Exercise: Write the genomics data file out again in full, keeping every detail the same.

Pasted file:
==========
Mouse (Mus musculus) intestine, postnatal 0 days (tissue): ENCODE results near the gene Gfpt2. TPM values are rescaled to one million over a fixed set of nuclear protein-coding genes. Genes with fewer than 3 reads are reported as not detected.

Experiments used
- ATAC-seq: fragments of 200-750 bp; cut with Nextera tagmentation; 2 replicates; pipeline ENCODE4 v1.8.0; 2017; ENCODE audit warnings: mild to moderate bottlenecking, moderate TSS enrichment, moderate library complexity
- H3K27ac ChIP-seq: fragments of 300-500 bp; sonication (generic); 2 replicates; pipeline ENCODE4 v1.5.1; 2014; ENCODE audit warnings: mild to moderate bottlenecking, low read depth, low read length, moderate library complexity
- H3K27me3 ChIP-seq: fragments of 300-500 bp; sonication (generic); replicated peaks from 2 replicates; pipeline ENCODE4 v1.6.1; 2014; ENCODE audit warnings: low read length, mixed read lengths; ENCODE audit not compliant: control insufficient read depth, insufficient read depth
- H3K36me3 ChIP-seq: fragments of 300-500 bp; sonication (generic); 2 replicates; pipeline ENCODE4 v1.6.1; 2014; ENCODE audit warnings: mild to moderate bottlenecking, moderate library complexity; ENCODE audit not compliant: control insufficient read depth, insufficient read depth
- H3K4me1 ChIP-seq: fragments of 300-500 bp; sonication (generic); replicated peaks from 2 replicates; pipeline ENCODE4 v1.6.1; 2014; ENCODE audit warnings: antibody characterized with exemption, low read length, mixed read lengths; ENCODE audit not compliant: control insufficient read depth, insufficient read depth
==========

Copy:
Mouse (Mus musculus) intestine, postnatal 0 days (tissue): ENCODE results near the gene Gfpt2. TPM values are rescaled to one million over a fixed set of nuclear protein-coding genes. Genes with fewer than 3 reads are reported as not detected.

Experiments used
- ATAC-seq: fragments of 200-750 bp; cut with Nextera tagmentation; 2 replicates; pipeline ENCODE4 v1.8.0; 2017; ENCODE audit warnings: mild to moderate bottlenecking, moderate TSS enrichment, moderate library complexity
- H3K27ac ChIP-seq: fragments of 300-500 bp; sonication (generic); 2 replicates; pipeline ENCODE4 v1.5.1; 2014; ENCODE audit warnings: mild to moderate bottlenecking, low read depth, low read length, moderate library complexity
- H3K27me3 ChIP-seq: fragments of 300-500 bp; sonication (generic); replicated peaks from 2 replicates; pipeline ENCODE4 v1.6.1; 2014; ENCODE audit warnings: low read length, mixed read lengths; ENCODE audit not compliant: control insufficient read depth, insufficient read depth
- H3K36me3 ChIP-seq: fragments of 300-500 bp; sonication (generic); 2 replicates; pipeline ENCODE4 v1.6.1; 2014; ENCODE audit warnings: mild to moderate bottlenecking, moderate library complexity; ENCODE audit not compliant: control insufficient read depth, insufficient read depth
- H3K4me1 ChIP-seq: fragments of 300-500 bp; sonication (generic); replicated peaks from 2 replicates; pipeline ENCODE4 v1.6.1; 2014; ENCODE audit warnings: antibody characterized with exemption, low read length, mixed read lengths; ENCODE audit not compliant: control insufficient read depth, insufficient read depth